To Montrose and Back

I hope this works. WordPress was in another stupid mood, wouldn’t let me save, was trying to make this all one big paragraph, won’t let me write a caption for the photo — how it powers one-third of the internet and is this screwed up, I’ll never know.

I really did not expect turning 60 to be any big deal. I don’t know that I
had any plans or expectations, just another turn in the wheel of life – until I
hit a (figurative) pothole three days before the fact and woke up barely able
to walk, due to over-tight muscles in my back and legs.

Last Wednesday, more than two months later, I fired my physical therapists,
although they don’t really know this. I reached the last of my scheduled
appointments and opted not to make another. Most appointments I left feeling at
least physically better than when I’d gone in, although two of them, including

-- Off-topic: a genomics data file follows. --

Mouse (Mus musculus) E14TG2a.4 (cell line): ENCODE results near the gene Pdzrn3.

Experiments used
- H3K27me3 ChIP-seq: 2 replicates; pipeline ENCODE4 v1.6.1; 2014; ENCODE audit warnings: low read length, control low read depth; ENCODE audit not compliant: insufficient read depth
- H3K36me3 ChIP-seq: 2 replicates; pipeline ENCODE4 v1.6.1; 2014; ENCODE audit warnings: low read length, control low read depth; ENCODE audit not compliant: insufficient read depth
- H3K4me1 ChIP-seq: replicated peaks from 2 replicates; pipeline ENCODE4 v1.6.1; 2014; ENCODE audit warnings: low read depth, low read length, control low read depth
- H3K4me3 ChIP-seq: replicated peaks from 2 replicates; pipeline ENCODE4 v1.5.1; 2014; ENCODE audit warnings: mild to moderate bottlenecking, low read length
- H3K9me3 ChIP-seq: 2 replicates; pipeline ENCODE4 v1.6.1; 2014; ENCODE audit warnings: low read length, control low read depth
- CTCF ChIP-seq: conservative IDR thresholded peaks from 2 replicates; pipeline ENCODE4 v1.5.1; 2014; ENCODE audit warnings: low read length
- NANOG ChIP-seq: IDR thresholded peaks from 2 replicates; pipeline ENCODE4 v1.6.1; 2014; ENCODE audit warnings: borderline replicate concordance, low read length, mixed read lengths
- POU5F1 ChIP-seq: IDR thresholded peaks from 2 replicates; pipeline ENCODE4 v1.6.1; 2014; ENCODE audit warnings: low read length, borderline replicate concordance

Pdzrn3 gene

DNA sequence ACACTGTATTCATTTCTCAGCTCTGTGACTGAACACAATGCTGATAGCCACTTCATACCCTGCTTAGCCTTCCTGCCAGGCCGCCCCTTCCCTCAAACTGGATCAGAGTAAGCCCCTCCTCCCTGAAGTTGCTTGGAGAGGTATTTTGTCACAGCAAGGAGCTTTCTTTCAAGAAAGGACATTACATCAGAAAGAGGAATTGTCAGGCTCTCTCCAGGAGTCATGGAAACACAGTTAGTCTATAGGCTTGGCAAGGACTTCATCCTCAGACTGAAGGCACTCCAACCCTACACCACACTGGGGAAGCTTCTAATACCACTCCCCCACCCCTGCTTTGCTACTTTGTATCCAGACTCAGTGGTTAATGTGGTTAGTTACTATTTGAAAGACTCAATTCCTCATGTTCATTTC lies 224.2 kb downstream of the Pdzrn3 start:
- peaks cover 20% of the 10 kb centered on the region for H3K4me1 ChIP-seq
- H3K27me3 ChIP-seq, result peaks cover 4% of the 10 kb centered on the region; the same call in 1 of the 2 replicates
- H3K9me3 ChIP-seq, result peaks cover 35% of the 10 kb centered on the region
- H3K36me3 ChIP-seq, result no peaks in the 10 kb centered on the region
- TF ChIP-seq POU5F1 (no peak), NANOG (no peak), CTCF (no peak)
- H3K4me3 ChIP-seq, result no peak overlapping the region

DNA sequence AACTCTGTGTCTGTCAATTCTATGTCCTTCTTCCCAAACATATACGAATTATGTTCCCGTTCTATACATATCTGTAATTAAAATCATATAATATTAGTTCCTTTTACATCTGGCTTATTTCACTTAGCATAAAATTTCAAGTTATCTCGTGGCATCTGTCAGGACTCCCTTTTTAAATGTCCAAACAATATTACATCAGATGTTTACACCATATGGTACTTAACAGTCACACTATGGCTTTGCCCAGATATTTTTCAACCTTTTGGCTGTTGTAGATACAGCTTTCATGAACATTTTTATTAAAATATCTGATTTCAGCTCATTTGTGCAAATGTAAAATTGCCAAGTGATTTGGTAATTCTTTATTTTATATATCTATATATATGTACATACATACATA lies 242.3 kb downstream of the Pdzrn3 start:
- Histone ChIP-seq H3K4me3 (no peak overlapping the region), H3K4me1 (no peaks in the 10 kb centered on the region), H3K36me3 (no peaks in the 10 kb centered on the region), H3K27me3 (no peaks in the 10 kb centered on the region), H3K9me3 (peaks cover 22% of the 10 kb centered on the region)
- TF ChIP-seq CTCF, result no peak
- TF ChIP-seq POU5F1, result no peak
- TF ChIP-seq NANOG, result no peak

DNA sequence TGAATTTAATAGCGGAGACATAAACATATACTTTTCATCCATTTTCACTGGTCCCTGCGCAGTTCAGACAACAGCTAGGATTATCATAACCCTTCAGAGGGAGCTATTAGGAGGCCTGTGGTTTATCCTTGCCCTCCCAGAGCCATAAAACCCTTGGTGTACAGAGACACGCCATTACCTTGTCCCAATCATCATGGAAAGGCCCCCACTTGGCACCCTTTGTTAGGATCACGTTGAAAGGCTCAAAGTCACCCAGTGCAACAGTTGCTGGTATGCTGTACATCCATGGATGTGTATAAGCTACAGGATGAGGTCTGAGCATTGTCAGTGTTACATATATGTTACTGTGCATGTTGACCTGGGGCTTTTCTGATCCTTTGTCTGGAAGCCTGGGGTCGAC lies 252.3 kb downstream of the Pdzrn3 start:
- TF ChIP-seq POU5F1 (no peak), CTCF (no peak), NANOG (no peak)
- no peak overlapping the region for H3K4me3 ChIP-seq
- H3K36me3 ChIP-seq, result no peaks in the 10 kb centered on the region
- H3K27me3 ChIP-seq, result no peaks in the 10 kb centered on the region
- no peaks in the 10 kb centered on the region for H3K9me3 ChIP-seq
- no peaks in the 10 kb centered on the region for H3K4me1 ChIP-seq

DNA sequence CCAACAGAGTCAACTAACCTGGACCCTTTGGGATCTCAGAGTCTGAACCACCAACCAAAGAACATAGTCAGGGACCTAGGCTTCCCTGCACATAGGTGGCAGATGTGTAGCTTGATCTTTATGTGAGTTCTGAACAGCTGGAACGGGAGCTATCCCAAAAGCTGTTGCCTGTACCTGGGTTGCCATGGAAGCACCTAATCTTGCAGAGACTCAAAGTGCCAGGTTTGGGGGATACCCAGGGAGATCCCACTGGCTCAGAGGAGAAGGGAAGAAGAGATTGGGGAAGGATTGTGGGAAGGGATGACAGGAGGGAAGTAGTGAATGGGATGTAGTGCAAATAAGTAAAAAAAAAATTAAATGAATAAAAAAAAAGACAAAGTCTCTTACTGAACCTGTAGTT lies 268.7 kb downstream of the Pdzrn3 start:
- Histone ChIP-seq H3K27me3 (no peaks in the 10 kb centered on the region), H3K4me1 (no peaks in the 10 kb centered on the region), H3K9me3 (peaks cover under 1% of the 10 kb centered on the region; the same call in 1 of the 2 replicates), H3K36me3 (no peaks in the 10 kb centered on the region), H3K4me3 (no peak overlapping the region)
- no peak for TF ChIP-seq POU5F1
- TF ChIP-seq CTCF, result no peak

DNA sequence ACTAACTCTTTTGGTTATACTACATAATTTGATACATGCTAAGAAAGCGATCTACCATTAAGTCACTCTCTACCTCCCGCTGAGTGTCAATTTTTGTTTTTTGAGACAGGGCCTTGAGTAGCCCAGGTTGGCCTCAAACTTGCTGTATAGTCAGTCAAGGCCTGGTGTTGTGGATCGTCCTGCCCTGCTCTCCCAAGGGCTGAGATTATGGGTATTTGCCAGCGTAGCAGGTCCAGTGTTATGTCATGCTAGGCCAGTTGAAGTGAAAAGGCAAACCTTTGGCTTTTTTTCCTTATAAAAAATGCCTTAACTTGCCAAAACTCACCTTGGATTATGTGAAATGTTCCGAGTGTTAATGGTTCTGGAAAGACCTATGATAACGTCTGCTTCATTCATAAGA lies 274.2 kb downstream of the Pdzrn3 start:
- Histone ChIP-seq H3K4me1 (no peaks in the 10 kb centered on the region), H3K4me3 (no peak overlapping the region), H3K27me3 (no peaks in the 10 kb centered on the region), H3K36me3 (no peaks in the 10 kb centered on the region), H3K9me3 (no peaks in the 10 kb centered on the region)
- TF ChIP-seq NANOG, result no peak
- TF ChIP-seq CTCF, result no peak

Wednesday’s, all we did was shove the pain and tightness up my back into the
right side of my neck. Now it only hurts when I cough.

But my enthusiasm for this process — which involves changing clothes, allowing
time to get there and time to return, and the entirety of the actual
appointment was often only 20 minutes — really waned the week before, when I
listened as the clinic owner stood right next to me and belittled in
patronizing manner one of his young co-workers. He wanted the fan turned on and
she, cold, didn’t, and there are ways to explain convection and warm air
movement without deriding someone (who turns out to be from a warm weather
clime) in front of multiple other people.

And then he made fun of my posture, which I thought I had been working on
diligently these past couple months. This was quite unlike my first experience
with physical therapy, way back in the dark ages when there were only two
orthopedic surgeons no closer than Montrose. Now there’s an orthopedic clinic on
every other street corner, with therapy clinics dotting those alternate
corners. Back then all (which might have been one or two) the therapists worked
at the hospital, and I always felt like Sally, whom I saw three times a week
for I don’t remember how long because I had dislocated a shoulder and then it
“froze” in place, was completely in my corner. Sadly, she’s long gone